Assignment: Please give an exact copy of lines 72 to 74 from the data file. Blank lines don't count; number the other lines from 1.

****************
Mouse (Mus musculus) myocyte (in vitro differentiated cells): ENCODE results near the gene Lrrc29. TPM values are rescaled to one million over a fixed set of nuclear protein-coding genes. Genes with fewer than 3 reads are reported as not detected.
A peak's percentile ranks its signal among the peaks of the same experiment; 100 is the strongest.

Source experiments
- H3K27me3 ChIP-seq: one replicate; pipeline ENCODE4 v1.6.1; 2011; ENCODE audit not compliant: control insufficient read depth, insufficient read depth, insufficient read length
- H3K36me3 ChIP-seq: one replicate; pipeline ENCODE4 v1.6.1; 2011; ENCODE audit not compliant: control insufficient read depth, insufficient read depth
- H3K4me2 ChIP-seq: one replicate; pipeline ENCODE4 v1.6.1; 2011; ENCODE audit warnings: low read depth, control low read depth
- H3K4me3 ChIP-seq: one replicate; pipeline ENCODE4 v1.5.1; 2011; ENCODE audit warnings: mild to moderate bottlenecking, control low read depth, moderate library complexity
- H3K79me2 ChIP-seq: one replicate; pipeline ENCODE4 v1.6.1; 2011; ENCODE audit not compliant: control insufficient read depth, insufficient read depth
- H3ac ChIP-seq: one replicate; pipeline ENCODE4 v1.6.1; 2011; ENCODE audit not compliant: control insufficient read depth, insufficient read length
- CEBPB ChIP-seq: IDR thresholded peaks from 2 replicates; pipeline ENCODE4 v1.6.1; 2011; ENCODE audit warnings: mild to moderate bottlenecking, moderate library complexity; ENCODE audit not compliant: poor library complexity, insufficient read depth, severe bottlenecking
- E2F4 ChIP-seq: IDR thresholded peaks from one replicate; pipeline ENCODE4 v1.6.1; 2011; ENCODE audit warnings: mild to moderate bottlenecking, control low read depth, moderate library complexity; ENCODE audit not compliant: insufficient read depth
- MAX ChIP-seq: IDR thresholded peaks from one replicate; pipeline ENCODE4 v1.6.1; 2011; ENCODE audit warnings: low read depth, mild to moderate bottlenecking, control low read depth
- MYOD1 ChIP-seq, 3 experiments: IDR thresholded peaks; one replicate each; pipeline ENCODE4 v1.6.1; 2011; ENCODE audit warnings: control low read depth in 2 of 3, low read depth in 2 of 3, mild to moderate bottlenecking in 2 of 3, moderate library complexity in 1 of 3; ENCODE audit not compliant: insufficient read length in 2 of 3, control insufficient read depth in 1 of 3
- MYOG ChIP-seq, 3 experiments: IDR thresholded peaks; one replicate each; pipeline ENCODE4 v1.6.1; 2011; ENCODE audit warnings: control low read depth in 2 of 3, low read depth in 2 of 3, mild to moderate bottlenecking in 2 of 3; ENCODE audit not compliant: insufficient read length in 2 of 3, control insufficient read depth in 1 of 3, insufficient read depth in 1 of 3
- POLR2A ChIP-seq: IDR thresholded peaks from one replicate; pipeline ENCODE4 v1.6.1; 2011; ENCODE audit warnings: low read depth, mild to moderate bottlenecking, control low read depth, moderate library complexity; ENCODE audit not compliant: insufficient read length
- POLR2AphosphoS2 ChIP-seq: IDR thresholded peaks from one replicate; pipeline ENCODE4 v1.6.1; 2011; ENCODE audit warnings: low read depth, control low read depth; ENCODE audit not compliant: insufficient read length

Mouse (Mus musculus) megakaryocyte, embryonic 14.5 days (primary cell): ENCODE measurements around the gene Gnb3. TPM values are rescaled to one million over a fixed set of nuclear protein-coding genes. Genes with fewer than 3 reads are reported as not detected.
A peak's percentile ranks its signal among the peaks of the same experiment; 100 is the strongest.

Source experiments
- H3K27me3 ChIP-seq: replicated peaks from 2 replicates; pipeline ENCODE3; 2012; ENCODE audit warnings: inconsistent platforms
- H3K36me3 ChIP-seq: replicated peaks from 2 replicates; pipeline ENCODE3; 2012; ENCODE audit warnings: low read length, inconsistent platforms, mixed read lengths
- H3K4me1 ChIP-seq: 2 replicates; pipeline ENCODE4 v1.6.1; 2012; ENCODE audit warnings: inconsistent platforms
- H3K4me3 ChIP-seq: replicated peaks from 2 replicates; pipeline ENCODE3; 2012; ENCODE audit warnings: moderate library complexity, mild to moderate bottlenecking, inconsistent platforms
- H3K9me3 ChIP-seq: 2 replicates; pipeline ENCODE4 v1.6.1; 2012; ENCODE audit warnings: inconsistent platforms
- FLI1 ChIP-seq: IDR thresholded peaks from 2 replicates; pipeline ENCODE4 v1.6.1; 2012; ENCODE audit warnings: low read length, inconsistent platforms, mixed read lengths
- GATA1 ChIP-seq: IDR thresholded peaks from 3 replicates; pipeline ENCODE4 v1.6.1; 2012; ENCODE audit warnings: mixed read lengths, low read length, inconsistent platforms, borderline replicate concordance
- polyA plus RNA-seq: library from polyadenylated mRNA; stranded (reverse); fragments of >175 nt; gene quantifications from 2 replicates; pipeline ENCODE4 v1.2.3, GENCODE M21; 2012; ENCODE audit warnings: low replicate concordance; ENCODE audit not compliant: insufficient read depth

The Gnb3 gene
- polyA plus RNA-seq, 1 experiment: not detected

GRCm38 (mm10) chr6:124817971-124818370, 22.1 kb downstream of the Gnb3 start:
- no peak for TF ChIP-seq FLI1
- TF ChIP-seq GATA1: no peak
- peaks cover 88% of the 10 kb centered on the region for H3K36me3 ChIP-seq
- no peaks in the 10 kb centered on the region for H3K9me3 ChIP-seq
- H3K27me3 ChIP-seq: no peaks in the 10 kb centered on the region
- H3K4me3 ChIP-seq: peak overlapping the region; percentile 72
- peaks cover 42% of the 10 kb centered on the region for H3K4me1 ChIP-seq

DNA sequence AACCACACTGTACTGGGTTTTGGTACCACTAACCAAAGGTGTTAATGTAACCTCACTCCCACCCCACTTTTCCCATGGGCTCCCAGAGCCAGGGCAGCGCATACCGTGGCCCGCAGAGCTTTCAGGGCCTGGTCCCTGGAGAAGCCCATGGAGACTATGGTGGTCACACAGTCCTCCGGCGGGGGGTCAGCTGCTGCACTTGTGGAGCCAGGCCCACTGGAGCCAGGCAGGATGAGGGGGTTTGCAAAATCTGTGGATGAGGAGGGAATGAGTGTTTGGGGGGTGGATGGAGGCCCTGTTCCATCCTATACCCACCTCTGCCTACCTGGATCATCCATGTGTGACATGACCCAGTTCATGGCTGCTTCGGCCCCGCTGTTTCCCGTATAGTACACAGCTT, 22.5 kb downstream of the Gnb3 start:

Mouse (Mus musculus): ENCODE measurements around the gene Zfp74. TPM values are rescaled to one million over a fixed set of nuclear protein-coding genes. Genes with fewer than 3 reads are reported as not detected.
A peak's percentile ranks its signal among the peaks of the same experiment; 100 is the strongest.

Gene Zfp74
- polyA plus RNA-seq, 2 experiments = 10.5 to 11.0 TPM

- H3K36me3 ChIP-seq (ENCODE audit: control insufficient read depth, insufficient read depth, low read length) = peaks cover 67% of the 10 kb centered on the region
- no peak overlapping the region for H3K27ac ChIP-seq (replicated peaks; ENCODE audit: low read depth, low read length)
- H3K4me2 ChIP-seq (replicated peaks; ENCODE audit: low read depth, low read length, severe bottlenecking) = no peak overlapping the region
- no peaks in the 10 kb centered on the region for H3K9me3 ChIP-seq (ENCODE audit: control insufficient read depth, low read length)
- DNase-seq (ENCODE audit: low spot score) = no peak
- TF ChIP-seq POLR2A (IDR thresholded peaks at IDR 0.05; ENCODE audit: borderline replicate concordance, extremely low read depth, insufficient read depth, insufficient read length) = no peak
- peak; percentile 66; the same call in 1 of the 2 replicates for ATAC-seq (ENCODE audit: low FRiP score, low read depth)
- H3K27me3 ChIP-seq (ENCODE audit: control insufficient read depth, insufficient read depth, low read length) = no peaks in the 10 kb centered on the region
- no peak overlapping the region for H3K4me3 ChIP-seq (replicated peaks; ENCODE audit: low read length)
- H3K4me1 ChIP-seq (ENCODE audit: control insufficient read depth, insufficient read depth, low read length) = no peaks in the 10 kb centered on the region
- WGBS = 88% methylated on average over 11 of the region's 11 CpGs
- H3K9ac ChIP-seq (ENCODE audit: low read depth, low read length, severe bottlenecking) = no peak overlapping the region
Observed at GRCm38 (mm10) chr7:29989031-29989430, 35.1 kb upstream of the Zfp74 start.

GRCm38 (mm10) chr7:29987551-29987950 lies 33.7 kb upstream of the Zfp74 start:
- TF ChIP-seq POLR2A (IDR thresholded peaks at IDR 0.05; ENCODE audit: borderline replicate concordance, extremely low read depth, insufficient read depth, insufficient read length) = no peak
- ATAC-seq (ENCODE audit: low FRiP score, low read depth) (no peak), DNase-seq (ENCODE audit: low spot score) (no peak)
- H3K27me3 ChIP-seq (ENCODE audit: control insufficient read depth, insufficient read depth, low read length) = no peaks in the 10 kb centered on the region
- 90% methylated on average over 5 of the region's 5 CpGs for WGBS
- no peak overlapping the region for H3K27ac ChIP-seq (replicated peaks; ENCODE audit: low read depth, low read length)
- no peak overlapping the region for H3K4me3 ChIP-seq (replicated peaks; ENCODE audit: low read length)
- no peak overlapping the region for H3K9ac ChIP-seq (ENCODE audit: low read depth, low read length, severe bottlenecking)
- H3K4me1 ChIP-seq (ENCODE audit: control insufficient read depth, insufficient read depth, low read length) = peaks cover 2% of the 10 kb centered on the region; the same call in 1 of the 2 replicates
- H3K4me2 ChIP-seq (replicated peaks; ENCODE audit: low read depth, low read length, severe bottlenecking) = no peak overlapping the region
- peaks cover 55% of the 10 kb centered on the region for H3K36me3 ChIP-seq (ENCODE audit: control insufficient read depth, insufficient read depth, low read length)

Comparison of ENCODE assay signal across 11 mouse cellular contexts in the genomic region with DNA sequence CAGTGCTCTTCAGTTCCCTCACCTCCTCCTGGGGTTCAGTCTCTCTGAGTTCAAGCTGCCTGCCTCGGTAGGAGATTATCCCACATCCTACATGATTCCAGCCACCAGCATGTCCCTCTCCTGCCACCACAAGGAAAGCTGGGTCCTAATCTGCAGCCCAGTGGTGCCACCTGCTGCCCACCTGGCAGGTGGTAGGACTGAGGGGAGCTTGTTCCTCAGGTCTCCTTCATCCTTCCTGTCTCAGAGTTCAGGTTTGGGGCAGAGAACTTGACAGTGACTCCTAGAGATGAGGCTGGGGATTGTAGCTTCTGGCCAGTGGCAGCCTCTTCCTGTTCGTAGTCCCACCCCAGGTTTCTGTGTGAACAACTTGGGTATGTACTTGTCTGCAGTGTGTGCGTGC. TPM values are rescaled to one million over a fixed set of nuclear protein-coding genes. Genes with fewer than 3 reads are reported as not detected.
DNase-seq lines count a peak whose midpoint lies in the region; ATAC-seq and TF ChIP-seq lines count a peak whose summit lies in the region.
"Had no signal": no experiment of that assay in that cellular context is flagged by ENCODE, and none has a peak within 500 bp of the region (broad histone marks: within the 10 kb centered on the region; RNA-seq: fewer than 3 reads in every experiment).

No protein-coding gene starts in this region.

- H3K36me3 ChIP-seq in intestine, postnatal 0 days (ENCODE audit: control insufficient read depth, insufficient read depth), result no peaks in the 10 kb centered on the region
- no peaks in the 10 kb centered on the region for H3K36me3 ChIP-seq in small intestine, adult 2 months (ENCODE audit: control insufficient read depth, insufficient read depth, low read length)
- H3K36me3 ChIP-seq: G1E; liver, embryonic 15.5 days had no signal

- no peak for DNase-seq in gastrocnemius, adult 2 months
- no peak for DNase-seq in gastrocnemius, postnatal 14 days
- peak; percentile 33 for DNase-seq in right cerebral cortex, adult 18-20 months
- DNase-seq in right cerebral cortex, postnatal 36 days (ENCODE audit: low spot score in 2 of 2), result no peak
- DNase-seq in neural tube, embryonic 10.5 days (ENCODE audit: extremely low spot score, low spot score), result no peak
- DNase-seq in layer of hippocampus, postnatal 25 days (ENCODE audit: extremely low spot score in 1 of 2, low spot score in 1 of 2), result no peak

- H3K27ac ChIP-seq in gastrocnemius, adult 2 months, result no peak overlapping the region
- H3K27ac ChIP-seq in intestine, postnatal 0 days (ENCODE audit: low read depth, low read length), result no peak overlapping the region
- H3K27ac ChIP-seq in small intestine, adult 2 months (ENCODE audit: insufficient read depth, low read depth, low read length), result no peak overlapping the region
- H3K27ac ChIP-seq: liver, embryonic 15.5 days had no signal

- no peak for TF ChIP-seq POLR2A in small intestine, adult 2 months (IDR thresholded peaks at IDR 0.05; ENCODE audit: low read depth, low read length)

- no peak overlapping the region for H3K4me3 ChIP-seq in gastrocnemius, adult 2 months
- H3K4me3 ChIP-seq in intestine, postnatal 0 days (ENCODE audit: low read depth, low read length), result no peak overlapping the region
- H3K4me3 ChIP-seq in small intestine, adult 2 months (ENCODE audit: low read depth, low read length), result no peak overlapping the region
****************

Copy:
- no peaks in the 10 kb centered on the region for H3K36me3 ChIP-seq in small intestine, adult 2 months (ENCODE audit: control insufficient read depth, insufficient read depth, low read length)
- H3K36me3 ChIP-seq: G1E; liver, embryonic 15.5 days had no signal

- no peak for DNase-seq in gastrocnemius, adult 2 months